The Caps also won the Presidents’ Trophy for a reason. They are hockey’s deepest, most complete all-around team. They have a clear advantage in goal with icy-nerved Braden Holtby. They have a powerhouse top line of Alex Ovechkin, Nicklas Backstrom and T.J. Oshie, plus great secondary scoring options in Johansson, Evgeny Kuznetsov, Andre Burakovsky and, of course, Justin Williams, ‘Mr. Game 7.’ The bottom-six forward group boasts some big, heavy players, from Tom Wilson to Jay Beagle to shutdown center Lars Eller. The Caps forecheck as well as any team in the game, and that’s the one thing Columbus did pretty effectively against Pittsburgh in Round 1. Washington can hem a team in for many minutes at a time, as Toronto learned the hard way.

The Caps also enjoy a deep defense corps, even if Karl Alzner isn’t healthy enough to return yet. Matt Niskanen was particularly effective in Round 1, and speedy Nate Schmidt held his own replacing Alzner. Brooks Orpik and Kevin Shattenkirk struggled at times but are still an experienced pair that should iron out their game in time. All that and we haven’t mentioned John Carlson and Dmitry Orlov. This is a loaded group.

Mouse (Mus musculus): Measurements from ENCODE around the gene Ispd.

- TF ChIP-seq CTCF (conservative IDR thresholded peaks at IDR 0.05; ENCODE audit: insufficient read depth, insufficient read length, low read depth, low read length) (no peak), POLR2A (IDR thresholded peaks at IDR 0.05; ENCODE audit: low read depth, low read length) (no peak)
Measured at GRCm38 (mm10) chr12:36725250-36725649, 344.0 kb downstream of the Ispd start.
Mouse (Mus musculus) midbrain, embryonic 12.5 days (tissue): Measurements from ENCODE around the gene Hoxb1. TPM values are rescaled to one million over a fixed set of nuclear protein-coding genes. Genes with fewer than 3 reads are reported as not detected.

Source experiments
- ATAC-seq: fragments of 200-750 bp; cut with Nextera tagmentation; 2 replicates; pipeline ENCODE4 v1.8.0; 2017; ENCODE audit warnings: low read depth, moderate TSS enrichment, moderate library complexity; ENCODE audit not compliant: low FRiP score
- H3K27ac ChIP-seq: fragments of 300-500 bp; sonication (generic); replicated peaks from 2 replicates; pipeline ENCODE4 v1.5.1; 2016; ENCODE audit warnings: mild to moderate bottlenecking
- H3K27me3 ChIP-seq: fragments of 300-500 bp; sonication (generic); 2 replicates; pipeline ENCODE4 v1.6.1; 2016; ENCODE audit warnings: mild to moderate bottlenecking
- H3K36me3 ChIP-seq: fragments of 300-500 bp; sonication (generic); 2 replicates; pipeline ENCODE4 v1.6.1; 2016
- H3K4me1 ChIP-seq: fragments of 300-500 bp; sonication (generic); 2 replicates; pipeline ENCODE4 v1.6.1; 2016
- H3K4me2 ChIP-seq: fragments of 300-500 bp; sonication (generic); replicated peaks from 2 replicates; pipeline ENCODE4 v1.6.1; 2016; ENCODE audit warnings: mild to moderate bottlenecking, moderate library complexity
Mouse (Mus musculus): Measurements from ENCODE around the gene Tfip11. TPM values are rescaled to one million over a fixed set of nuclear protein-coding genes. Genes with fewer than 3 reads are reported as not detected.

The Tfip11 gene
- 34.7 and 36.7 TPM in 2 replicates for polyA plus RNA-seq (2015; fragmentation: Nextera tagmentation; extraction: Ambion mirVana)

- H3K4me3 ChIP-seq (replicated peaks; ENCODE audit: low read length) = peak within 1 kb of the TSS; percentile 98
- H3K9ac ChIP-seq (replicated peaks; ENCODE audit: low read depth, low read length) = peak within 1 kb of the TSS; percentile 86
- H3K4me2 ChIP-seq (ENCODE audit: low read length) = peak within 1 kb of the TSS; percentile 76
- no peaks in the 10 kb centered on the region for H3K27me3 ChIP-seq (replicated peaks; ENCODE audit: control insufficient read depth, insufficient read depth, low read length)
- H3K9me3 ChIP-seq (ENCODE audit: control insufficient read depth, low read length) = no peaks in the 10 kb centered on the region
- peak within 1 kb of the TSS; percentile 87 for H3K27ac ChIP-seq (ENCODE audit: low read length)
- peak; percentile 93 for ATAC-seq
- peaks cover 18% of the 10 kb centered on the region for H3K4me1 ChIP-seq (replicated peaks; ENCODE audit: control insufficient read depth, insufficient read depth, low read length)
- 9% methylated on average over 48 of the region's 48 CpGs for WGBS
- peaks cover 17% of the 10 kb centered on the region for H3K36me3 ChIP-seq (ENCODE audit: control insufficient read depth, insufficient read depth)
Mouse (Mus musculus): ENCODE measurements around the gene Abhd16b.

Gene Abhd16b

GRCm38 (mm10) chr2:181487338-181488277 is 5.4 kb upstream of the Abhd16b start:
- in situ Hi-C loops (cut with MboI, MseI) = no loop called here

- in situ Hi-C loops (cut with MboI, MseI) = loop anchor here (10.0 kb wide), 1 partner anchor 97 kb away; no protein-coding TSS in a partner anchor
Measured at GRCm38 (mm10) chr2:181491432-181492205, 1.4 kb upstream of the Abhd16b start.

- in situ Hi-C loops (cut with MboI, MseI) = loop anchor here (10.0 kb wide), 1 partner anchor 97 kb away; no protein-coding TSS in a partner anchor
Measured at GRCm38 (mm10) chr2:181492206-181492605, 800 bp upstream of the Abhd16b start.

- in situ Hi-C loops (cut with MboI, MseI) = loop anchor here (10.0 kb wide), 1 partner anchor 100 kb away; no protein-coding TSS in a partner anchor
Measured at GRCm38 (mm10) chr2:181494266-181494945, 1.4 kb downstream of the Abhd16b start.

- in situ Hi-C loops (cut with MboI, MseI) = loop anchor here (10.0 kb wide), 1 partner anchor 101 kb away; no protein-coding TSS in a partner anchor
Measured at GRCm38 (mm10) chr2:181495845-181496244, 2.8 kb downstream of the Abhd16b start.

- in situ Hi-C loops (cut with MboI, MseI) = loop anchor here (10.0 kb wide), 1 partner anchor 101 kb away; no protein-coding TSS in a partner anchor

X-FACTOR:

Penguins: It doesn’t look like Matt Murray, who sustained a lower-body injury in the Game 1 warmup against Columbus, will return to the Penguins’ crease anytime soon. He hasn’t even resumed skating. That puts Pittsburgh’s fate in Marc-Andre Fleury’s hands again. ‘Flower’ flashed his early-career playoff form in Round 1, with a .933 save percentage against the Jackets, but what if the ugly recent-career playoff Fleury returns against Washington? Holtby gives Washington the edge in goal no matter what, but Fleury has to be at least average to keep the series competitive. If his game goes in the tank, it will change the series dramatically.